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We are looking into using a cell connected router to provide wireless inside a truck. Right now we are trying to figure out how to power all of it with a UPS, etc that can survive freezing temps and very hot temps that the inside of the truck will be subjected to. I know some of you have provided wireless inside buses for students and other applications. Any thoughts on how to handle the varied environment? Thanks, Nathan Hay Network Engineer | NOC WinWholesale Inc. ********************************************************************************************* This email message and any attachments is for use only by the named addressee(s) and may contain confidential, privileged and/or proprietary information. If you have received this message in error, please immediately notify the sender and delete and destroy the message and all copies. All unauthorized direct or indirect use or disclosure of this message is strictly prohibited. No right to confidentiality or privilege is waived or lost by any error in transmission. ********************************************************************************************* ********** Participation and subscription information for this EDUCAUSE Constituent Group discussion list can be found at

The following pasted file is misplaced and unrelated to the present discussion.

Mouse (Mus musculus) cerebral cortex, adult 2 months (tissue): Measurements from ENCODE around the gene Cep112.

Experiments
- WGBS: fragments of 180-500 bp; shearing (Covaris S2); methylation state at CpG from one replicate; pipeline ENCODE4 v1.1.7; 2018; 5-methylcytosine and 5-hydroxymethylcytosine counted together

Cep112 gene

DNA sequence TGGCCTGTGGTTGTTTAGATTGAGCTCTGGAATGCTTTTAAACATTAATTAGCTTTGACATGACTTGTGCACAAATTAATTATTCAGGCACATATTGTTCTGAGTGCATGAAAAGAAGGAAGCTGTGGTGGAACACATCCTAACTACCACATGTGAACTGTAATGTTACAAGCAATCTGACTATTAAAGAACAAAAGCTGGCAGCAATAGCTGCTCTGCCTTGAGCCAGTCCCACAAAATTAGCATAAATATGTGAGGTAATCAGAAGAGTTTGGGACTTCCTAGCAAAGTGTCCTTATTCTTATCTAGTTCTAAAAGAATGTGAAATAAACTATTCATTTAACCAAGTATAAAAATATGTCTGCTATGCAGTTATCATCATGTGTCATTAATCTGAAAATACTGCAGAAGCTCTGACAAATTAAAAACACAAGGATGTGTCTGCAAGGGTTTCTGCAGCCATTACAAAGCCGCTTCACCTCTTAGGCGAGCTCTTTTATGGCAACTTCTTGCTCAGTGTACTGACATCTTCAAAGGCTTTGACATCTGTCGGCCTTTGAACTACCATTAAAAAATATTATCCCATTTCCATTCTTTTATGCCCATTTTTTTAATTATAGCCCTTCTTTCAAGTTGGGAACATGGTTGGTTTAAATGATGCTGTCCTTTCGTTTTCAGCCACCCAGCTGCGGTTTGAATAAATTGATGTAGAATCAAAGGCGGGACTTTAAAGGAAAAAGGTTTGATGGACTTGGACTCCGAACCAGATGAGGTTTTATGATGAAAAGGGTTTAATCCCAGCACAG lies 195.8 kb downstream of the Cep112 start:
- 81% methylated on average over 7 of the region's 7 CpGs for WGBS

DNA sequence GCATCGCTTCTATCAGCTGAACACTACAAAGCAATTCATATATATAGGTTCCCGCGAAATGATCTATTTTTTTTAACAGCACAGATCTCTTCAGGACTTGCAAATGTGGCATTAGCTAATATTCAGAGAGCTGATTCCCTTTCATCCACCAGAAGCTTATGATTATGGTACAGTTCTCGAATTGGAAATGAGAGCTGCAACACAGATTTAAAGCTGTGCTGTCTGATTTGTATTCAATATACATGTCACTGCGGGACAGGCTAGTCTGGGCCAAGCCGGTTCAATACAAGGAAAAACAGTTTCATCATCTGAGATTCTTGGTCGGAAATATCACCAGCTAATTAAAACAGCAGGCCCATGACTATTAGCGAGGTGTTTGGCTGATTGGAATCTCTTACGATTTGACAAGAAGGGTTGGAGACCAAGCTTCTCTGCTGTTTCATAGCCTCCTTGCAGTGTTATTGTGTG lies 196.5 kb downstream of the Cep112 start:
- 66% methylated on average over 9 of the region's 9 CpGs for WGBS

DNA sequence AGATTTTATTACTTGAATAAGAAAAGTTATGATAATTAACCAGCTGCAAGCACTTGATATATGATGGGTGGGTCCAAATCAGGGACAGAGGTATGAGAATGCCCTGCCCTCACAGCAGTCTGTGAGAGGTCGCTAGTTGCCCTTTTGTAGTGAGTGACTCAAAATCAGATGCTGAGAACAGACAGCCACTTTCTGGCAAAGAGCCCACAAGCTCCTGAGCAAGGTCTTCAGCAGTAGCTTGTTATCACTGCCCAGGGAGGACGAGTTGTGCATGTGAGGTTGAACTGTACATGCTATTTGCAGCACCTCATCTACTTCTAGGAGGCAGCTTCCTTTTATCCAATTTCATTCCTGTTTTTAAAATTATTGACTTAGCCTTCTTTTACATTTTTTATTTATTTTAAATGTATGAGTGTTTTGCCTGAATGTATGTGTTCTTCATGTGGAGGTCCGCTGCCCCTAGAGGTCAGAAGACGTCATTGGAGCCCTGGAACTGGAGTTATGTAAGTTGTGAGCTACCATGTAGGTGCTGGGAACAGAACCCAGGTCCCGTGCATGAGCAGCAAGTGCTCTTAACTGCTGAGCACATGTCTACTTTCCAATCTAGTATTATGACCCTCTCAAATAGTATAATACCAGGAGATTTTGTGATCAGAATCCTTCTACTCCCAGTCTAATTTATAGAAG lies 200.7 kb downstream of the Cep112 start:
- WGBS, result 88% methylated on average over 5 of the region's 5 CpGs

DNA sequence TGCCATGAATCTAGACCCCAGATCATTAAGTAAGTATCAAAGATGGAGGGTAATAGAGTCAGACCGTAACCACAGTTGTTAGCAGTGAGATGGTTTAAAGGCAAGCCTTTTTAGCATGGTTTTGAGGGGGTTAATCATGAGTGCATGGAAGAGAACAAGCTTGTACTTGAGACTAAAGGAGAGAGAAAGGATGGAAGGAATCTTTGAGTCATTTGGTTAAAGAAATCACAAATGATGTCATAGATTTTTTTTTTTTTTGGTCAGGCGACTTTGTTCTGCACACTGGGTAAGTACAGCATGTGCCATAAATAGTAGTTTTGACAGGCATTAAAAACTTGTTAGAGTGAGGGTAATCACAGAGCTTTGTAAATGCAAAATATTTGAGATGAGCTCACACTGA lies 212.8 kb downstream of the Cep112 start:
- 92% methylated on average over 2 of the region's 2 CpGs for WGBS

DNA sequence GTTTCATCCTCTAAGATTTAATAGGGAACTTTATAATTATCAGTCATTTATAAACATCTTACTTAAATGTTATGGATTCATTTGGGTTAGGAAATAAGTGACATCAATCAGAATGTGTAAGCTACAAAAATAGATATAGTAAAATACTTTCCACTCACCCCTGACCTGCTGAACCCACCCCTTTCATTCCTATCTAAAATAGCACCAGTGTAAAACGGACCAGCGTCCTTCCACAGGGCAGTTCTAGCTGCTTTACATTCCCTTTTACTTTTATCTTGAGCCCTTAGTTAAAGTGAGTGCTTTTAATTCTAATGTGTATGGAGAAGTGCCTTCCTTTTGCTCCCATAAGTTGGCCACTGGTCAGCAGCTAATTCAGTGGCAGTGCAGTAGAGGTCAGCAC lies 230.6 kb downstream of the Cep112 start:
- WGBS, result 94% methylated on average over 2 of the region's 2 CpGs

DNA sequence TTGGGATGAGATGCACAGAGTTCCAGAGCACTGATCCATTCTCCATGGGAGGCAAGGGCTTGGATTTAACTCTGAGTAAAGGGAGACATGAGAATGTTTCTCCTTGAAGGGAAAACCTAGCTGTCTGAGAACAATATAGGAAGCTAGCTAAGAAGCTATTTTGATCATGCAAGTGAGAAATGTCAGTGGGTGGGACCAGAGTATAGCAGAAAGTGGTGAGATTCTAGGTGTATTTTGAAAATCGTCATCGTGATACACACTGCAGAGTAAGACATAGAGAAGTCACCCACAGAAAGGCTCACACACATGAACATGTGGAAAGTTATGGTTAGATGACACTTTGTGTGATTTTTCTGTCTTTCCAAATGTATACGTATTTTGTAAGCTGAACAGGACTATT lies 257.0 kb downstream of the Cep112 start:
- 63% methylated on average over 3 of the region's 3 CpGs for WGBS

Seems to me the power supply in the truck is your best bet. The router probably runs on DC at relatively low power compared to something like a car stereo, and the truck's battery would make as good an all-weather UPS as anything I can think of. The key questions are, what are the power requirements of your router, and how long might it need to run without starting the truck?
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Check out I've used products from this company for a few projects and have always been happy. Look at either a battery separator or battery isolator and, as Jonathan recommended, use a separate battery with the AH rating you need for your project. Be careful about what you hook up to a car power system, 12 volts doesn't always mean 12 volts. You will see a swing of +- 25% between when the battery is low and what the alternator puts out. Either check to make sure that the gear you're hooking up is happy with a large range, or take extra steps to smooth out the power. Ham radio folks have been running RF gear in cars for decades now. See what resources you can dig up with that in mind. -Luke =-=-=-=-=-=-=-=-=-=-=-= Luke Jenkins Network Engineer Weber State University

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